Google encountered a bug in the performance reports in the Google Search Console that affected reporting for Google Discover traffic.
The mistake. Between December 8 and December 13, 2019, Google Discover’s impressions and clicks may not have been reported correctly. Google wrote: "Due to an internal issue, data loss appears in the Discover performance report during this period."
Solved. Google said on Monday: "This problem has been fixed." The data seems to be lost, but in the future you shouldn't see this problem after the 13th.
No real impact. This has not affected your website's performance or actual traffic. This was just a reporting error. Google wrote: "Please note that this does not reflect user-related changes for your website, only the data reports in the Search Console."
Google Discover. Google Discover is the name for Google Feed and shows you topics and news about items that interest you. With Google Discover, you can get information about your interests, like your favorite sports team or news site, without having to search for them. The feed can be displayed in Google's mobile app, on the mobile homepage or even on the Google.com desktop homepage.
Google Discover reports. Google added reports for Google Discover access to the Google Search Console last April. There is no other way to track your Google Discover traffic because Google does not share referrer data that you can use to differentiate traffic. So you are mainly dependent on data from the Google Search Console.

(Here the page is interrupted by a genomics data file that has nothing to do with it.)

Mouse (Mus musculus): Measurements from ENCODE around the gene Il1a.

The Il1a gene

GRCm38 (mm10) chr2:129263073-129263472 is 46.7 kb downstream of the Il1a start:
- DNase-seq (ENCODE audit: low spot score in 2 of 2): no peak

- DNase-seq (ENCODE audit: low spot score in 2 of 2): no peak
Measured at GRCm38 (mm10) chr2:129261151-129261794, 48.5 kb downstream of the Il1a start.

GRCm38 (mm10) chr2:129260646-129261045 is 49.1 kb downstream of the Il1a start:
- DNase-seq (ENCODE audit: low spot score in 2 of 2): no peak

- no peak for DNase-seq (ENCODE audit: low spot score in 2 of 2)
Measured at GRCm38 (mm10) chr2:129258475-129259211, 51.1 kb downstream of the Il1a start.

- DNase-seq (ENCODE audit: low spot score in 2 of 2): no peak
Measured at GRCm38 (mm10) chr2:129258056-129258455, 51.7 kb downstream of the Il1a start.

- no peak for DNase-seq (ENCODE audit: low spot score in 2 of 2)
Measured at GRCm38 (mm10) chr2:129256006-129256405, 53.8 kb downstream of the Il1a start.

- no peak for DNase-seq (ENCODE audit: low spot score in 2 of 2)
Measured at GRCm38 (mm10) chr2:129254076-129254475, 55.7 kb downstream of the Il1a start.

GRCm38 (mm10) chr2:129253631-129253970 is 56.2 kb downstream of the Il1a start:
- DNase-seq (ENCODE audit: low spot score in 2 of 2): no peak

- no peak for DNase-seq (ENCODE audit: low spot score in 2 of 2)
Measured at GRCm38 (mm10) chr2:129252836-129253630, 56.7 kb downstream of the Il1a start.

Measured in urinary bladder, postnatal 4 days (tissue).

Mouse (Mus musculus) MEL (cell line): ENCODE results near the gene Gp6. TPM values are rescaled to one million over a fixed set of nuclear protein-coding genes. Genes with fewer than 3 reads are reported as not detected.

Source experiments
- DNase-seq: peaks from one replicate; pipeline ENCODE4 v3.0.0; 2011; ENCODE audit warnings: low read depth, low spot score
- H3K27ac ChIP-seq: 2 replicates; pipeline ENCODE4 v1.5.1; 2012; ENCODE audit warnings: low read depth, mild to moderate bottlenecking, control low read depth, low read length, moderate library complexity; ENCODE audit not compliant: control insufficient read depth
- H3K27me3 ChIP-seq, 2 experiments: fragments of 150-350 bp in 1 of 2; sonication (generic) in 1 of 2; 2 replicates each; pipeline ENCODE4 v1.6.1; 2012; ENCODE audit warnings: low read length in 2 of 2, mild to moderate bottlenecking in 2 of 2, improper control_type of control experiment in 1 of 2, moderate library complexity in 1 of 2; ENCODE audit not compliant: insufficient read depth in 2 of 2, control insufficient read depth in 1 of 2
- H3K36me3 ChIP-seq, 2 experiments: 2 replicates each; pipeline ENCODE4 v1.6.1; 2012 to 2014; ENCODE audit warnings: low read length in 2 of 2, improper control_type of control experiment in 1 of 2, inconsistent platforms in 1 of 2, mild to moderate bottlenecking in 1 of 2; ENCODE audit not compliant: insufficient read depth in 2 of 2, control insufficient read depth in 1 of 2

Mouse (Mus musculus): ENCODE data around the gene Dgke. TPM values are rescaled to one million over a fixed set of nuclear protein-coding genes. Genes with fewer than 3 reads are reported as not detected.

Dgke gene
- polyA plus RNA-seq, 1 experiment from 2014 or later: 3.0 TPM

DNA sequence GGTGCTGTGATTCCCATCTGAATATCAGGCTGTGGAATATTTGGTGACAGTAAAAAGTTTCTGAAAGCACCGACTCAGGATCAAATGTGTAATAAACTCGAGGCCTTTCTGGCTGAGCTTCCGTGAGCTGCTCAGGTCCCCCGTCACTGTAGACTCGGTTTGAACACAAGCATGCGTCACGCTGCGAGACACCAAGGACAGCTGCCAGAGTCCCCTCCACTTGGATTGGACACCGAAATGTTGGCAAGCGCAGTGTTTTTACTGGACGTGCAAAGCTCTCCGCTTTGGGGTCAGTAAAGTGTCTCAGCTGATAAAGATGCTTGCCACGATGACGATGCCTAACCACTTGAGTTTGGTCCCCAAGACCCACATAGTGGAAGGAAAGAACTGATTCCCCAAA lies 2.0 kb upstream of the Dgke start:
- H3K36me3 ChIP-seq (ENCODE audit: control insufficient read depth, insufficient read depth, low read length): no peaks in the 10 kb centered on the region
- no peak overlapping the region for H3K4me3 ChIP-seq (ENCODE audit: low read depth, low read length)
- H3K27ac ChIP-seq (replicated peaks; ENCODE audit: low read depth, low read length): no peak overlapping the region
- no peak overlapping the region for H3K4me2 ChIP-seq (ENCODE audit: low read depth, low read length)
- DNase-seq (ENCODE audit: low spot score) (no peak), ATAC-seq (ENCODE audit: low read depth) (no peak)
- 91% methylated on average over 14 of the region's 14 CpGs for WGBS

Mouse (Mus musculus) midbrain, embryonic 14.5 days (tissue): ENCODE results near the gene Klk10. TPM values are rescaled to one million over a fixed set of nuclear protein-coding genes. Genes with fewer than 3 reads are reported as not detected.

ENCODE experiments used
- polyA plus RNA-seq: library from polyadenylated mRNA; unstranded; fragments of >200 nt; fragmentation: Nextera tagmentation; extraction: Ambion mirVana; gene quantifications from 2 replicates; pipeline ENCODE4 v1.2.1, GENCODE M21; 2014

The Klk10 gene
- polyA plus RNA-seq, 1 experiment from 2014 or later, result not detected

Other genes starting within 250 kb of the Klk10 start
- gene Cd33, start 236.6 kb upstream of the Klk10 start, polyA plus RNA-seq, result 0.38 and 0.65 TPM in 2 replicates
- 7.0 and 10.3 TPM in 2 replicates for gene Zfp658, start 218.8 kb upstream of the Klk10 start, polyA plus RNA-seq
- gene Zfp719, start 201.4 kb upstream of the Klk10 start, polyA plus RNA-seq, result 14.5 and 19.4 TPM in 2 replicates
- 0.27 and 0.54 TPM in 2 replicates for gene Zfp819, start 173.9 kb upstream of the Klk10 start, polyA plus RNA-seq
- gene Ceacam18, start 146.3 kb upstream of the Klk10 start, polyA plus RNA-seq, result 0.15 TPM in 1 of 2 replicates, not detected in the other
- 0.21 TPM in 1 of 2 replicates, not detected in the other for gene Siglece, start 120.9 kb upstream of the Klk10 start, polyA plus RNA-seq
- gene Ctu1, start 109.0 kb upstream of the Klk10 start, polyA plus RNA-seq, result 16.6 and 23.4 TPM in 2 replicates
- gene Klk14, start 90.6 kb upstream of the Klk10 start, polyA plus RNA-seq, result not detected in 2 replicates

Why do we care? If your website receives a lot of traffic from Google Discover and you notice a decrease in traffic based on the reports from Google Search Console. There is no need to worry. It was probably a reporting mistake. You can try to determine whether all of your Google traffic has changed in Google Analytics or your other analytics tools. However, please note that between December 8th and December 13th, there was an error reporting the Google Discover performance reports in the Google Search Console.
About the Author
Barry Schwartz is the Search Engine Land news editor and owner of RustyBrick, a New York-based web consulting firm. He also runs Search Engine Roundtable, a popular search blog on SEM topics.